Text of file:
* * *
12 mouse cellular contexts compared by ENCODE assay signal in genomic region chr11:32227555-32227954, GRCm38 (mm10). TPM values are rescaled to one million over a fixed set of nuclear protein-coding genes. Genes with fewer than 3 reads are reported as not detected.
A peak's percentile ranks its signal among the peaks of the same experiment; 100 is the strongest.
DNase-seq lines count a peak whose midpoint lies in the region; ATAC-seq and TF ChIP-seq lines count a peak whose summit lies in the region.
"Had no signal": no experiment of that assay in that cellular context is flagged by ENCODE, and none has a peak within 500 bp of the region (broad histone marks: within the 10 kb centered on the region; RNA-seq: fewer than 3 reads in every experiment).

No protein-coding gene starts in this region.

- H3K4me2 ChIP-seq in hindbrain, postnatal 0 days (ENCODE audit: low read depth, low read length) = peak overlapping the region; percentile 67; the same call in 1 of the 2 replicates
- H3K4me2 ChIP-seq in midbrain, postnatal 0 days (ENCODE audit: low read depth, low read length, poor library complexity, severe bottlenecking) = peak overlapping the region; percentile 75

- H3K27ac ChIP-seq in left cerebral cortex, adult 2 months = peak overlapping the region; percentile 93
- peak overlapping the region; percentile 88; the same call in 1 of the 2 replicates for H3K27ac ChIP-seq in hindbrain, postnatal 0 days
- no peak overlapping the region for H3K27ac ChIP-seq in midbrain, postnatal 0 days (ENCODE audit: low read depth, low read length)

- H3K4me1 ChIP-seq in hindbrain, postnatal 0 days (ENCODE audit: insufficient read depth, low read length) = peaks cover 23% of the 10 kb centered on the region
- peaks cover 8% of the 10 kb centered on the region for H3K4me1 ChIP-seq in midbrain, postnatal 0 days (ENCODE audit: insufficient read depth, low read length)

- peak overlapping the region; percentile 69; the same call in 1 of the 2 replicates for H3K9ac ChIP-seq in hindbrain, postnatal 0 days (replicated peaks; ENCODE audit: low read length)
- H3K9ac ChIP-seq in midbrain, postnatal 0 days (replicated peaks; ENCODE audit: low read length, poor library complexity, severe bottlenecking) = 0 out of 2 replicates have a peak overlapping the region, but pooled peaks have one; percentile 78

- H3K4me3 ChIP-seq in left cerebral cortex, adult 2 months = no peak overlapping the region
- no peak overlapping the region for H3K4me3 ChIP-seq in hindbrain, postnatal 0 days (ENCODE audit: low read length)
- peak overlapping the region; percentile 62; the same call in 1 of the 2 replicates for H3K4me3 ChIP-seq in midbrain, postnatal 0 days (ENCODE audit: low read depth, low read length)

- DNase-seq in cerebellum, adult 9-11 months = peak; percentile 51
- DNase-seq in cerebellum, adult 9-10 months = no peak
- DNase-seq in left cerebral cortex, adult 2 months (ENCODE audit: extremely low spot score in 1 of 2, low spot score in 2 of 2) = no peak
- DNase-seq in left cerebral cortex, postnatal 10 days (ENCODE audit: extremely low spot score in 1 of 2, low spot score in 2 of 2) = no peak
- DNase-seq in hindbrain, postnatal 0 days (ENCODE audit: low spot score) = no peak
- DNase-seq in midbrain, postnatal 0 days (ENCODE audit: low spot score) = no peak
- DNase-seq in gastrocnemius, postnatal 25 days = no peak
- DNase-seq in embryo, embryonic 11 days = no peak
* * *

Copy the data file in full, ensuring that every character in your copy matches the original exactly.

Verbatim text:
12 mouse cellular contexts compared by ENCODE assay signal in genomic region chr11:32227555-32227954, GRCm38 (mm10). TPM values are rescaled to one million over a fixed set of nuclear protein-coding genes. Genes with fewer than 3 reads are reported as not detected.
A peak's percentile ranks its signal among the peaks of the same experiment; 100 is the strongest.
DNase-seq lines count a peak whose midpoint lies in the region; ATAC-seq and TF ChIP-seq lines count a peak whose summit lies in the region.
"Had no signal": no experiment of that assay in that cellular context is flagged by ENCODE, and none has a peak within 500 bp of the region (broad histone marks: within the 10 kb centered on the region; RNA-seq: fewer than 3 reads in every experiment).

No protein-coding gene starts in this region.

- H3K4me2 ChIP-seq in hindbrain, postnatal 0 days (ENCODE audit: low read depth, low read length) = peak overlapping the region; percentile 67; the same call in 1 of the 2 replicates
- H3K4me2 ChIP-seq in midbrain, postnatal 0 days (ENCODE audit: low read depth, low read length, poor library complexity, severe bottlenecking) = peak overlapping the region; percentile 75

- H3K27ac ChIP-seq in left cerebral cortex, adult 2 months = peak overlapping the region; percentile 93
- peak overlapping the region; percentile 88; the same call in 1 of the 2 replicates for H3K27ac ChIP-seq in hindbrain, postnatal 0 days
- no peak overlapping the region for H3K27ac ChIP-seq in midbrain, postnatal 0 days (ENCODE audit: low read depth, low read length)

- H3K4me1 ChIP-seq in hindbrain, postnatal 0 days (ENCODE audit: insufficient read depth, low read length) = peaks cover 23% of the 10 kb centered on the region
- peaks cover 8% of the 10 kb centered on the region for H3K4me1 ChIP-seq in midbrain, postnatal 0 days (ENCODE audit: insufficient read depth, low read length)

- peak overlapping the region; percentile 69; the same call in 1 of the 2 replicates for H3K9ac ChIP-seq in hindbrain, postnatal 0 days (replicated peaks; ENCODE audit: low read length)
- H3K9ac ChIP-seq in midbrain, postnatal 0 days (replicated peaks; ENCODE audit: low read length, poor library complexity, severe bottlenecking) = 0 out of 2 replicates have a peak overlapping the region, but pooled peaks have one; percentile 78

- H3K4me3 ChIP-seq in left cerebral cortex, adult 2 months = no peak overlapping the region
- no peak overlapping the region for H3K4me3 ChIP-seq in hindbrain, postnatal 0 days (ENCODE audit: low read length)
- peak overlapping the region; percentile 62; the same call in 1 of the 2 replicates for H3K4me3 ChIP-seq in midbrain, postnatal 0 days (ENCODE audit: low read depth, low read length)

- DNase-seq in cerebellum, adult 9-11 months = peak; percentile 51
- DNase-seq in cerebellum, adult 9-10 months = no peak
- DNase-seq in left cerebral cortex, adult 2 months (ENCODE audit: extremely low spot score in 1 of 2, low spot score in 2 of 2) = no peak
- DNase-seq in left cerebral cortex, postnatal 10 days (ENCODE audit: extremely low spot score in 1 of 2, low spot score in 2 of 2) = no peak
- DNase-seq in hindbrain, postnatal 0 days (ENCODE audit: low spot score) = no peak
- DNase-seq in midbrain, postnatal 0 days (ENCODE audit: low spot score) = no peak
- DNase-seq in gastrocnemius, postnatal 25 days = no peak
- DNase-seq in embryo, embryonic 11 days = no peak